Holding a green piece of paper decorated with patriotic symbols as a proxy for economic value is an act of faith.  To do so with the currency of your own country is a necessary act of faith, since daily life requires it in order to make economic transactions.  But to hold sizable amounts of the currency, or the currency-denominated assets, of a foreign country is carrying faith beyond any warrant provided by human experience.  History clearly reveals that the eventual debasement of currency is as predictable as night following day.  Why, then, are our foreign-trade partners so eager to hold huge hoards of U.S. greenbacks?

A survey of the current economic landscape abounds with evidence of the debasement of the dollar.  Gold, the hedge of last resort for financial liquidity, has returned to its former price of $450 per ounce.  Oil prices that hovered around $20 per barrel in the 1990’s have more than doubled, while housing prices are growing at double-digit rates.

The typical American homeowner is attempting to profit from this debasement by borrowing as much as mortgage lenders will lend to buy the largest home that he can(not) afford.  Household debt as a percentage of Gross National Product has continually set records for the past two decades.  When interest levels return to normal and join soaring energy costs, these households will have a painful financial hangover from their current libations.

The federal deficit (now approaching $400 billion per year) is the principal source of the dollars that fuel the inflation of the price of commodities and other real assets.  Financed primarily by foreigners and foreign central banks, with the balance bought by the Federal Reserve Banks, the deficit roughly correlates to the international current-account deficit generated by the negative balance of trade in goods.

The excessive growth of the money supply since the mid-90’s has driven after-tax and risk-adjusted interest rates to negative real returns on fixed-rate investments.  Stock-market returns, augmented by foreign earnings restated in depreciated dollars, and outsourcing of goods and services to cheaper foreign suppliers—plus the valuation of earnings at unrealistically low interest rates—barely support otherwise unjustifiable common-stock prices.  Both stocks and bonds provide unattractive real returns to U.S. investors, discouraging savings and encouraging excessive investment in cheap imports and an overpriced residential-housing market paid for with unsustainably cheap mortgage debt.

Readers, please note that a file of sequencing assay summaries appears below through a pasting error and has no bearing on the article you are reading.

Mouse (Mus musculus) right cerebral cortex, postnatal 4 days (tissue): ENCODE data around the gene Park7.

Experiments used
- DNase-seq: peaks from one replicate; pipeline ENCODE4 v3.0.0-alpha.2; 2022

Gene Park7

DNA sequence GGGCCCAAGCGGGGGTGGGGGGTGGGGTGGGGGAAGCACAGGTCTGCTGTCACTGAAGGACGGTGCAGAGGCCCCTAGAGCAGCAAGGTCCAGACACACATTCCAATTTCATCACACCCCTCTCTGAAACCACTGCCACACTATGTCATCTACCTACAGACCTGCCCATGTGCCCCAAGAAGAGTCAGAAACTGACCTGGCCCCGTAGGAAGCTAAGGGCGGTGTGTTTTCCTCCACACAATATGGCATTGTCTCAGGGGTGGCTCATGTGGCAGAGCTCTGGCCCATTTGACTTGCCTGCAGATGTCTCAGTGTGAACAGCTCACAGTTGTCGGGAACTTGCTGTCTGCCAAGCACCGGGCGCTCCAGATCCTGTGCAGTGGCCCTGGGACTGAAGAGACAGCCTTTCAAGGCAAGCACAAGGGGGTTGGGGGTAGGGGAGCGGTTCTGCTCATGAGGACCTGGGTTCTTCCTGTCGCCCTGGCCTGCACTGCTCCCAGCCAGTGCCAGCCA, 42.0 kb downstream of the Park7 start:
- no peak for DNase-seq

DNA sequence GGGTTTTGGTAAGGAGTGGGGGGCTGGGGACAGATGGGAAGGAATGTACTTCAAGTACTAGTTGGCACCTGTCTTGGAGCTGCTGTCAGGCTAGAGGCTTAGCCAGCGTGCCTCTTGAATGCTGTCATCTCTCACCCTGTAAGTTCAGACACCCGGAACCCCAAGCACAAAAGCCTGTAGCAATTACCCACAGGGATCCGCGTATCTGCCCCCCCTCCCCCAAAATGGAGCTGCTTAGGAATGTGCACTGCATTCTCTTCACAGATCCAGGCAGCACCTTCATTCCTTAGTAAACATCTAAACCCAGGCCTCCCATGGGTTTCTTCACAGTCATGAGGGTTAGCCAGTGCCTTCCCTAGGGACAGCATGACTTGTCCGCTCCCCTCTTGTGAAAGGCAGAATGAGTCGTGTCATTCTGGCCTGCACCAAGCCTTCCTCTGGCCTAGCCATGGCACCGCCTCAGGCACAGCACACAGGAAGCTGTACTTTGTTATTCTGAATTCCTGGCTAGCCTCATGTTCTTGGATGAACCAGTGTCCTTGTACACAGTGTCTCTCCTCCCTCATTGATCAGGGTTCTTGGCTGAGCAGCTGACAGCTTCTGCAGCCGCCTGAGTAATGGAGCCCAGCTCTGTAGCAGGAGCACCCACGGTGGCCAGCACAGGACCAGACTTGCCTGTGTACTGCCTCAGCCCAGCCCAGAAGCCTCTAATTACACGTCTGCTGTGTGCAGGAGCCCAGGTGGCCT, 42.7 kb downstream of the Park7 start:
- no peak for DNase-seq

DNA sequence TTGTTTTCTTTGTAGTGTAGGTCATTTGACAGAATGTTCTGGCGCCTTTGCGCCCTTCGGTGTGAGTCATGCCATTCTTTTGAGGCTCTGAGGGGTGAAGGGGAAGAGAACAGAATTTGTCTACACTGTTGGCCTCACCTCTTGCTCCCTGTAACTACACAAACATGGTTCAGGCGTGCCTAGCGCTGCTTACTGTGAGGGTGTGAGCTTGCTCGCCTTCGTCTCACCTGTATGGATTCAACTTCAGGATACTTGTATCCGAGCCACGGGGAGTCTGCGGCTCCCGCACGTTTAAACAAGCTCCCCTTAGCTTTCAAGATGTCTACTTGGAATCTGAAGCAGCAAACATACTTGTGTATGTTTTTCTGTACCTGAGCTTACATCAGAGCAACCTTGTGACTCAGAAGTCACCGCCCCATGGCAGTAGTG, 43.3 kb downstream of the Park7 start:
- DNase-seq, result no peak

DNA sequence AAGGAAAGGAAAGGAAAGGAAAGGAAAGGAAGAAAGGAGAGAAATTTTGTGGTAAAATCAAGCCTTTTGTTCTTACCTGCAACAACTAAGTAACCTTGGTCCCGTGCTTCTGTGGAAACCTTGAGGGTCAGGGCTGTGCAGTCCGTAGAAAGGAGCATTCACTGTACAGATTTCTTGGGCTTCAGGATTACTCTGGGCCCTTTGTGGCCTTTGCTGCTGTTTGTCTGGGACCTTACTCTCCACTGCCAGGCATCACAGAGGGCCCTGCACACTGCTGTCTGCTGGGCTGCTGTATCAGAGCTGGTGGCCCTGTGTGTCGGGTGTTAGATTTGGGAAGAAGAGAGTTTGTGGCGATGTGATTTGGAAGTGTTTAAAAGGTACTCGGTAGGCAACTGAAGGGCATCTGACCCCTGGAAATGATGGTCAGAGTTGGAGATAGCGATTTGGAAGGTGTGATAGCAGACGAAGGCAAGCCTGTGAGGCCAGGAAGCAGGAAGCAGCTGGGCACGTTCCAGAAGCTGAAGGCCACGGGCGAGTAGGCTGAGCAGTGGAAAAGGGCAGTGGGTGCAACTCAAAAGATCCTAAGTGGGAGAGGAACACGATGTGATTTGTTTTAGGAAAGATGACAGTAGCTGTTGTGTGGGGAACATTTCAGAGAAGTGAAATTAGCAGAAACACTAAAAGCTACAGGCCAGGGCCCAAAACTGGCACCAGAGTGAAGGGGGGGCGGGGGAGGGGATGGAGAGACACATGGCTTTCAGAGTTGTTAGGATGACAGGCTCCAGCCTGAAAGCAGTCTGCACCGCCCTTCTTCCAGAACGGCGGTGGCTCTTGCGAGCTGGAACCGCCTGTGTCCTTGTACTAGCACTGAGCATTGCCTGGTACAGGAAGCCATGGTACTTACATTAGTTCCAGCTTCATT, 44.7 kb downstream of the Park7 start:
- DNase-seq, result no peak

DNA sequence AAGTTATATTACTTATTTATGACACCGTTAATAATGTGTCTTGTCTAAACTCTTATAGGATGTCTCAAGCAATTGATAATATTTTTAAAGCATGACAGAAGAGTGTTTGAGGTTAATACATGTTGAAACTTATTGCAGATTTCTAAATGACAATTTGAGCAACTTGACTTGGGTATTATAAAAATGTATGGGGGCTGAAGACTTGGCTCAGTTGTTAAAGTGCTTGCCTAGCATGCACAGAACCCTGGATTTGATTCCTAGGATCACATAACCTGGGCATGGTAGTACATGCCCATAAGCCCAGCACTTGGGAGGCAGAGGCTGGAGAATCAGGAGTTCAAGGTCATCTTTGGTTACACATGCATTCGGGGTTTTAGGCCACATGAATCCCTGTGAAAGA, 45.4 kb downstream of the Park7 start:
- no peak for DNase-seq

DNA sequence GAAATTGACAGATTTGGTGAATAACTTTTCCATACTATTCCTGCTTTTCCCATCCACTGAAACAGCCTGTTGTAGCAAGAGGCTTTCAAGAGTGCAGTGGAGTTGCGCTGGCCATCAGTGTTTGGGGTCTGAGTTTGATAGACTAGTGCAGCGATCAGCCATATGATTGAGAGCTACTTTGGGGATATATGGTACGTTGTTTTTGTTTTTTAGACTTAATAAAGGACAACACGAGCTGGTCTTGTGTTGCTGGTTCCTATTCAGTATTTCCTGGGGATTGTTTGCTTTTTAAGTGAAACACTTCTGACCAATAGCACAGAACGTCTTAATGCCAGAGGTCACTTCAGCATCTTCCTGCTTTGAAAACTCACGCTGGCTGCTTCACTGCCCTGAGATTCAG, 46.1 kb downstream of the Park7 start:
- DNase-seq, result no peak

The Bush administration has been playing a game of chicken with our foreign competitors by devaluing the dollar as much as possible in an attempt to close the trade deficit.  The European Union and, to some extent, Japan have allowed the relative appreciation of their currencies, but the remainder of the Asian countries have kept their currencies pegged to the dollar.  The United States has been their most profitable market, providing the lowered costs that go along with access to the world’s largest homogenous market—the only principal market that offers them relief from border-adjusted value-added taxes.  U.S. manufacturers’ exports are likewise priced out of foreign markets by those countries’ value-added taxes, with no compensating relief offered by the U.S. Tax Code.

As the dollar depreciates, the rising prices of raw materials are soon followed by cost-of-living increases in wages and salaries, and that is on top of the cost-push of lower operating rates.  So the devaluation of the dollar has had the effect of a dog chasing its tail.  Compared with a basket of seven major currencies, the dollar has declined an average of 15 percent—and all to no avail; an equal decline is predicted during 2005.  As the Wall Street Journal recently observed:

[T]he Bush Treasury, and perhaps Mr. Bush himself, seem to have fallen for the notion that a country can devalue its way to prosperity. . . . Britain tried this in the 1970’s, and had to call in Margaret Thatcher to save the country from sinking to Third World status.  The Carter administration also tried talking down the dollar and ended up inspiring a global run on U.S. assets.

BusinessWeek asks, in the same vein:

Will trade imbalances topple the greenback? . . . [F]or more than a decade the global economy has become more dependent on foreign capital to finance its (U.S.) demand. . . . Foreign money now finances three-fourths of U.S. net investment.

Neither of these astute observers, however, diagnoses the real source of the problem and, thus, cannot offer a remedy.

The declining dollar is the product of three deficits: The federal deficit, the difference between excessive federal spending and ill-advised tax cuts; the personal-savings deficit, characterized by “consume today, and worry about tomorrow later”; and the manufacturing trade deficit, which clearly indicates the desperate need to level the taxation playing field for our disappearing manufacturing sector.  Ideological internationalists without concern for their nation, multinational corporations who profit from the hollowing out of the U.S. economy, and economists who do not understand the power of price mechanisms have used the media to mislead the public regarding the source of the problem and its obvious solution: border-adjusted (consumption-based) tax reform.

A country that manipulates her own currency to demean it as a store of value for the wealth of her citizens and as a respected medium of exchange; that borrows to encourage consumption at the expense of savings for investment (to be billed to future generations); and that provides foreign competitors with tax advantages that are insurmountable for her national industries’ survival is not being governed in the interests of her citizens.